Adams Stirling PLC


Associations can and should regularly publish newsletters to keep members informed about events in the association, board meetings, rules and regulations, and other items of general interest. Following is a list of writing tips for your newsletters.

Who Controls The Newsletter. Unless the board delegates control of the newsletter to the manager of some other person, control of the newsletter remains with the Board. 

President's Column. It is not unusual for the president to write a column for the newsletter. When election time rolls around, the president should be careful to stick to reporting general matters. However, "if any candidate or member advocating a point of view is provided access to association . . . newsletters . . . during a campaign, for purposes that are reasonably related to that election, equal access shall be provided to all candidates and members advocating a point of view." (Civ. Code § 5105(a)(1).)

Letters to the Editor. If associations publish letters to the editor in their newsletter, the editor has the right to decide which letters get published. As with local newspapers, members cannot demand that their opinions be published in the newspaper. Members have other social media avenues for making their views known. If, however, any candidate or member is allowed to publish something in the association's newsletter during a campaign, then equal access must be given to all candidates and members advocating a point of view on the issue.

Unauthorized Newsletters.  Members have the right to publish their own newsletters if they so choose. When it comes to private letters, newsletters, and websites, the materials cannot mislead members into thinking they are communications from the association. For that reason, the association’s name and logo should only be used by the association. It should always be clear to recipients that the private missive is just that, a private missive. When individuals seek to confuse and deceive, they open themselves to litigation.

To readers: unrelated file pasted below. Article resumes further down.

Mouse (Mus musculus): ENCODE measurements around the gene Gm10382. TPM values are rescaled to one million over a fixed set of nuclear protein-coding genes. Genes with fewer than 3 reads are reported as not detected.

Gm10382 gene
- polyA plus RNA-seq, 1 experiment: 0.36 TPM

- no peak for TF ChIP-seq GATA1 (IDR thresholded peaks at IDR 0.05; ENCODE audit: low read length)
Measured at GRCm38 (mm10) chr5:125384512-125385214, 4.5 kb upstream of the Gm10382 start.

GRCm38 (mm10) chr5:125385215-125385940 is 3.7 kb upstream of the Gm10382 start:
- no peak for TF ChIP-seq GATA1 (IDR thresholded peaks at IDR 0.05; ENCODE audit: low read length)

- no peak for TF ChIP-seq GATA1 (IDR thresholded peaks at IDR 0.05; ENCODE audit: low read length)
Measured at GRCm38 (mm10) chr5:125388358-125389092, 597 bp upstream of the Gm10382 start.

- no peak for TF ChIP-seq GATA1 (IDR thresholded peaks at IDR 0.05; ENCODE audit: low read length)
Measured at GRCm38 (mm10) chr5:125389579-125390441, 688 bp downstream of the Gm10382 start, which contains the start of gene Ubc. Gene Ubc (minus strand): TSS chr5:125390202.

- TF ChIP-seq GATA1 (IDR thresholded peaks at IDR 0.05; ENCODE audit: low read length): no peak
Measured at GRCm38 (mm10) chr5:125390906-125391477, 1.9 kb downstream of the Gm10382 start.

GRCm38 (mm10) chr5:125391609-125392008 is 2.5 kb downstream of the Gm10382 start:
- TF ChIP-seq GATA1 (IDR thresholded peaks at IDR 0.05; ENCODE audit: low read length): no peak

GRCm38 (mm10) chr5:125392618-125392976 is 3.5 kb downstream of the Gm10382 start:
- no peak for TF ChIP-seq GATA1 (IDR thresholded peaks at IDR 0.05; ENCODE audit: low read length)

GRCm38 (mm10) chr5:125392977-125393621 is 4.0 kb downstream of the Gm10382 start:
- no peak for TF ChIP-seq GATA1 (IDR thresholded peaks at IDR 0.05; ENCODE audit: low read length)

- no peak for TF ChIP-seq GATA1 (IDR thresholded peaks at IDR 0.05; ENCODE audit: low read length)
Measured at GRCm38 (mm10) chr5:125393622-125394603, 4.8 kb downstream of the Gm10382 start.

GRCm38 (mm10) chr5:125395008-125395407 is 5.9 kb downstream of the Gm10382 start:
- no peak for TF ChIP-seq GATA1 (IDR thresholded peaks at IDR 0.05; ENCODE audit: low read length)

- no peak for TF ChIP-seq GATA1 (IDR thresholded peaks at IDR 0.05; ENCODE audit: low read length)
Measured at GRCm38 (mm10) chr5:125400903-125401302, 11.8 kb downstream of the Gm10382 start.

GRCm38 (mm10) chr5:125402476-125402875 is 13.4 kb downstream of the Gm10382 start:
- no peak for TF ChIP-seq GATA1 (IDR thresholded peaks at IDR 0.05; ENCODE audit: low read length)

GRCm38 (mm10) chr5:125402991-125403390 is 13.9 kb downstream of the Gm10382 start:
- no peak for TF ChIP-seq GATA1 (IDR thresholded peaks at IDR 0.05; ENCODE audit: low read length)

NEWSLETTER DOS & DON'TS  by William Safire:

  • Avoid run-on sentences they are hard to read.
  • Don't use no double negatives.
  •  Use the semicolon properly, always use it where it is appropriate; and never where it isn't.
  • Reserve the apostrophe for it's proper use and omit it when its not needed.
  • Do not put statements in the negative form.
  • Verbs has to agree with their subjects.
  • No sentence fragments.
  • Proofread carefully to see if you any words out.
  • If any word is improper at the end of a sentence, a linking verb is.
  • Steer clear of incorrect verb forms that have snuck into the language.
  • Take the bull by the hand in leading away from mixed metaphors.
  • Avoid trendy locutions that sound flaky.
  • Never, ever use repetitive redundancies.
  • Everyone should be careful to use a singular pronoun with singular nouns in their writing.
  • I must have told you a million times to resist hyperbole.
  • Also, avoid awkward and affected alliteration.
  • "Avoid overuse of 'quotation "marks" ' ".
  • Avoid commas, that are not necessary.
  • A writer must not shift your point of view.
  • And don't start a sentence with a conjunction.
  • Don't overuse exclamation marks!!!!!
  • Place pronouns as close as possible, especially in long sentences, as of ten or more words, to their antecedents.
  • Write all adverbial forms correct.
  • Avoid un-necessary hyphenation.
  • When dangling, watch your participles.
  • It is incumbent on us to avoid archaic phrases.
  • Never use a long word when a diminutive one will do.
  • It's hard to imagine a phrase when you will have needed the future perfect.
  • Unqualified superlatives are the worst.
  • Last but not least, avoid clich├ęs like the plague.


ASSISTANCE: Associations needing legal assistance can contact us. To stay current with issues affecting community associations, subscribe to the Davis-Stirling Newsletter.

Adams Stirling PLC